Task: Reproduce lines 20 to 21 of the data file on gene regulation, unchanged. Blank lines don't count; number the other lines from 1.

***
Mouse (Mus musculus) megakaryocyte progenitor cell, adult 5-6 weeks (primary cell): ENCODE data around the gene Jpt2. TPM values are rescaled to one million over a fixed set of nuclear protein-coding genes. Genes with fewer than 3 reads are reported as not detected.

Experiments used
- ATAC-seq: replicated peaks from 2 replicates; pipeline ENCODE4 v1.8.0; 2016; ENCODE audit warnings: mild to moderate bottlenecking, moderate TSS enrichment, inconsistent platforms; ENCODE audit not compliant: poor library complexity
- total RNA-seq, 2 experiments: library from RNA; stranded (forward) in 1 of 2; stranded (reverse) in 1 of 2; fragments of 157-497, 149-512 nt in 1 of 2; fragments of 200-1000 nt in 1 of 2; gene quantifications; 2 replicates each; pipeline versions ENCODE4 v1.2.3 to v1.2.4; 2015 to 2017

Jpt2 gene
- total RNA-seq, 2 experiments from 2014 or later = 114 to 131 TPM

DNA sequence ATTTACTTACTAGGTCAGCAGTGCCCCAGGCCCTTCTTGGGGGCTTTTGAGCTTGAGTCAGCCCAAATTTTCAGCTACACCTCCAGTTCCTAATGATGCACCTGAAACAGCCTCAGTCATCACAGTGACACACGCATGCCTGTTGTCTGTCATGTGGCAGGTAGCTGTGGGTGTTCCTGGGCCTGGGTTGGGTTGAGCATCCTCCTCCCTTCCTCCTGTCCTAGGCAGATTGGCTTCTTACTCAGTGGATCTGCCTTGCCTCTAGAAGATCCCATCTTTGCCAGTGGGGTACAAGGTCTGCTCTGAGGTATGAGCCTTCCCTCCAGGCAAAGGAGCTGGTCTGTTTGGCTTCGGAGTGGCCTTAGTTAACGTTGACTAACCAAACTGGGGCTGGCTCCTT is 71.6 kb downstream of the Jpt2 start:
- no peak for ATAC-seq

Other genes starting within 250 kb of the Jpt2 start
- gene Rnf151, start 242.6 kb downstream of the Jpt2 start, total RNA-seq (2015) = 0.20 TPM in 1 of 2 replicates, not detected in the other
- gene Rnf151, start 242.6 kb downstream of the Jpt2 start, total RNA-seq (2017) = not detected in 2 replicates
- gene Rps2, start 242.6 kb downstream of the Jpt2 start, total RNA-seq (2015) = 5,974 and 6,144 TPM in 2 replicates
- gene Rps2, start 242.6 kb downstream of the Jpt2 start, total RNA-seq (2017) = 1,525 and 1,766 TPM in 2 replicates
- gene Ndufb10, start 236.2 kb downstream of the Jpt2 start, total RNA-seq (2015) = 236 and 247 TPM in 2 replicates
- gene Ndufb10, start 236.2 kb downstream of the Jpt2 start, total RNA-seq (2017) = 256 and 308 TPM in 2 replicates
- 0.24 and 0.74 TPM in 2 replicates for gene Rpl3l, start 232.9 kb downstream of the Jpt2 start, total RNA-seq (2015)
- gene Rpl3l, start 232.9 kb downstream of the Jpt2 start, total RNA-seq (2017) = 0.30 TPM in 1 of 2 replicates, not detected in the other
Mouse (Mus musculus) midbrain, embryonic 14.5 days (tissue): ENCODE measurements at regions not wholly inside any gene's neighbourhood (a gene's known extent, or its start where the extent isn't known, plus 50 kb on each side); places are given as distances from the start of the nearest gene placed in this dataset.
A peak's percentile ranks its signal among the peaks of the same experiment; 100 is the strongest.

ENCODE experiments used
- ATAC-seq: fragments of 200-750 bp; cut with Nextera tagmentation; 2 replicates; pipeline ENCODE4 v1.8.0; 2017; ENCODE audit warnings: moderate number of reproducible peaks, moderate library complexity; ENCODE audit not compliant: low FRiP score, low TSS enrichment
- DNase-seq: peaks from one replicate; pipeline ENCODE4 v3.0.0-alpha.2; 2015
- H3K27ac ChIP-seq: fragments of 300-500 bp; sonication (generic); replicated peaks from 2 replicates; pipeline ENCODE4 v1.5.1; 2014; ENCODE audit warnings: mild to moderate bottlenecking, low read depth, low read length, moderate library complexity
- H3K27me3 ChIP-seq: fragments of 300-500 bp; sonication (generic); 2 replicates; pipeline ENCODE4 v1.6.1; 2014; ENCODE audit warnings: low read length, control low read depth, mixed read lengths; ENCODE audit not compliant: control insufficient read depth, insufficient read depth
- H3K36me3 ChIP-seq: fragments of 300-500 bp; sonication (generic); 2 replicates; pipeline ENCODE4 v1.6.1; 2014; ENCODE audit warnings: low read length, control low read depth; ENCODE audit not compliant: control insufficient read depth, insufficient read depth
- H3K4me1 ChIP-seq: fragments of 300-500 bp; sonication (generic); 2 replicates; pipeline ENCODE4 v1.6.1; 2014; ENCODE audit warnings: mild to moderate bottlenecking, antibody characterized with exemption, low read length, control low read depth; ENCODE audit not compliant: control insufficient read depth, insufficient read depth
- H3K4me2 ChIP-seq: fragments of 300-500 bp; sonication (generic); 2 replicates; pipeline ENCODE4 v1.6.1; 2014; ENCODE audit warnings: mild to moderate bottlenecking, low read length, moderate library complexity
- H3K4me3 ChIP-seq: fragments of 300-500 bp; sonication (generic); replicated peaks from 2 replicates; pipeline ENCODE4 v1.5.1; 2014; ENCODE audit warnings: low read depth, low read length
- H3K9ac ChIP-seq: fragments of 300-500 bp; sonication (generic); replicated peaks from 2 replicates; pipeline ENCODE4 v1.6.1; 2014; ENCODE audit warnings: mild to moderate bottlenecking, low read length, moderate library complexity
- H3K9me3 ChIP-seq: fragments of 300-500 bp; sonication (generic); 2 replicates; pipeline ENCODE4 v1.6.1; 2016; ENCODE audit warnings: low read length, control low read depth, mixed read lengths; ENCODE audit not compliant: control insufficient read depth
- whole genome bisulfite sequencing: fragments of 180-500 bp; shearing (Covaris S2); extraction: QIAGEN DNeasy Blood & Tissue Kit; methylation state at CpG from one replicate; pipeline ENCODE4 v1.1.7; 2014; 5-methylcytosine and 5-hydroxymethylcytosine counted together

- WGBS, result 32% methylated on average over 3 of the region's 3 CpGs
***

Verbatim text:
ENCODE experiments used
- ATAC-seq: fragments of 200-750 bp; cut with Nextera tagmentation; 2 replicates; pipeline ENCODE4 v1.8.0; 2017; ENCODE audit warnings: moderate number of reproducible peaks, moderate library complexity; ENCODE audit not compliant: low FRiP score, low TSS enrichment